Washington: Pregnant women are already advised to take proper care of their health and when it comes to Zika virus, they out to take utmost care as the virus can cause birth defects. A new study has shed light on the possible causes behind this.
The condition in which babies are born with defects due to Zika is typically known as microcephaly in which the head of the baby is underdeveloped.
The study published in the ‘Journal of Experimental Biology’ also added that only about five per cent of infants delivered by women with Zika is born with microcephaly.
In his study, researchers have shown that the risk of giving birth to a child with microcephaly might be associated with how the immune system reacts against the virus specifically what kind of antibodies it produces.
However, in some previous studies, some scientists suggested that Zika-induced birth defects may be linked to mothers’ experiences with some other mosquito-borne viruses, including the dengue and West Nile virus, which are similar to Zika.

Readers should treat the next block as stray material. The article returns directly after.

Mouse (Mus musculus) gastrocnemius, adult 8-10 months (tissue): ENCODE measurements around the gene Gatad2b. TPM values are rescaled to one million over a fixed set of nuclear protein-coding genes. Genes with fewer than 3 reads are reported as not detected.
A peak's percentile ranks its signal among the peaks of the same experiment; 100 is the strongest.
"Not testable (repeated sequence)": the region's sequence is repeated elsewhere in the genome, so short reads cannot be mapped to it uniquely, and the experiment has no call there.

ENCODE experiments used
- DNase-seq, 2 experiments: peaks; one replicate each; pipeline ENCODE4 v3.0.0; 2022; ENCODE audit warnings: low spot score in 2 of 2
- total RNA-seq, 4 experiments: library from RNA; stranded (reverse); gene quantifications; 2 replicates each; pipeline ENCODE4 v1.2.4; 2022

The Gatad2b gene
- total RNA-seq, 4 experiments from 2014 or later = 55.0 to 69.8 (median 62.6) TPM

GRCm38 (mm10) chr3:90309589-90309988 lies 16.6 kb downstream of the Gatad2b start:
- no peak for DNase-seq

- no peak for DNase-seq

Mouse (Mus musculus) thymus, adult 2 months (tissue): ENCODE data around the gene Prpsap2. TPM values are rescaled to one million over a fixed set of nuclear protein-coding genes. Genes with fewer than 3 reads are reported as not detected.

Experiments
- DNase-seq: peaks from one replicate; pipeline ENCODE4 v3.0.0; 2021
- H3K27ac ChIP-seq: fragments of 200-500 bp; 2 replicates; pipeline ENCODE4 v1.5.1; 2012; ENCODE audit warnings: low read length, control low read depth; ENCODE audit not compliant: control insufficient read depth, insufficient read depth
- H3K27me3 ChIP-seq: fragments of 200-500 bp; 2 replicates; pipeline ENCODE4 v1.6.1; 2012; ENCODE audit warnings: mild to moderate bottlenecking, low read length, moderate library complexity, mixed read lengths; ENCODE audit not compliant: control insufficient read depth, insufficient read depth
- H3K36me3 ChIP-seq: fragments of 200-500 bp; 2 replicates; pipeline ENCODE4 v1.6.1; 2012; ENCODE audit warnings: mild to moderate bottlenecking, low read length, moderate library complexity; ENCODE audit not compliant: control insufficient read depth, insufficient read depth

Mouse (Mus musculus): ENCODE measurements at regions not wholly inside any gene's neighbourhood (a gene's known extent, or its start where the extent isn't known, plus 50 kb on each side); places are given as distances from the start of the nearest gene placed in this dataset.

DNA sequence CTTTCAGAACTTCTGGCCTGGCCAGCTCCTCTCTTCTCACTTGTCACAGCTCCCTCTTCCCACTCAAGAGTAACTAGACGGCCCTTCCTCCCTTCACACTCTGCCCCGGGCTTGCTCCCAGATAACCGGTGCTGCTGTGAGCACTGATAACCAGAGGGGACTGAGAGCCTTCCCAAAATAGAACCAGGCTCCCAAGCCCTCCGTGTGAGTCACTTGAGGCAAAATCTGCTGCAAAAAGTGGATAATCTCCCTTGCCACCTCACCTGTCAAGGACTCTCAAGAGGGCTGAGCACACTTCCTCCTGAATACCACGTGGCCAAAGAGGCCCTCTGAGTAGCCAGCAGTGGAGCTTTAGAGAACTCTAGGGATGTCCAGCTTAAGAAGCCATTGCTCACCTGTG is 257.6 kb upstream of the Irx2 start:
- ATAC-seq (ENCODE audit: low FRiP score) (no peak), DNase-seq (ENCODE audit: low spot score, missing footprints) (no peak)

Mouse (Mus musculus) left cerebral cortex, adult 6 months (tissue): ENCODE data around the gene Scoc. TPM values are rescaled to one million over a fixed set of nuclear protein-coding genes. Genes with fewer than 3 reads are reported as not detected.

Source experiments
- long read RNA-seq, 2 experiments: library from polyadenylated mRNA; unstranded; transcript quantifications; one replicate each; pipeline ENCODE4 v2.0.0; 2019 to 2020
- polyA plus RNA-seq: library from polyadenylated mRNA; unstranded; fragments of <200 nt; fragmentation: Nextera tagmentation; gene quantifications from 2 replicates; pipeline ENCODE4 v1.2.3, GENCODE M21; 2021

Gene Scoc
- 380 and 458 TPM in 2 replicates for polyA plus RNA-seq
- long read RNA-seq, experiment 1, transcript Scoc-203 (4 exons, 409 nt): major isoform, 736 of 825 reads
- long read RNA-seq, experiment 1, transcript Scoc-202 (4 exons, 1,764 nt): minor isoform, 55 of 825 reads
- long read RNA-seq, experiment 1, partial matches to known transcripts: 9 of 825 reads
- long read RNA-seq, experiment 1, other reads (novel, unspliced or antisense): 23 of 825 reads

Research associate professor Davide Robbiani and his colleagues analyzed blood samples from around 150 pregnant women infected with the virus collected in Brazil during the country’s 2015 Zika outbreak and they found no evidence for a connection between birth defects and history of related viruses.
Instead, they discovered that antibodies generated against the Zika virus itself may be the reason behind these birth defects.
In mothers who delivered babies with microcephaly, such Zika-specific antibodies carried molecular features that seemed to correlate with the condition.
This finding was later confirmed in animals suggesting that, rather than protect the body from Zika, some antibodies may in fact help the virus enter maternal cells, increasing the risk of fetal brain damage.
“Although our results only show a correlation at this point, there could be significant implications for vaccine development,” says Robbiani, study lead.
“A safe vaccine would need to induce the immune system to selectively produce antibodies that are protective, avoiding those that potentially enhance the risk of microcephaly,” Robbiani added.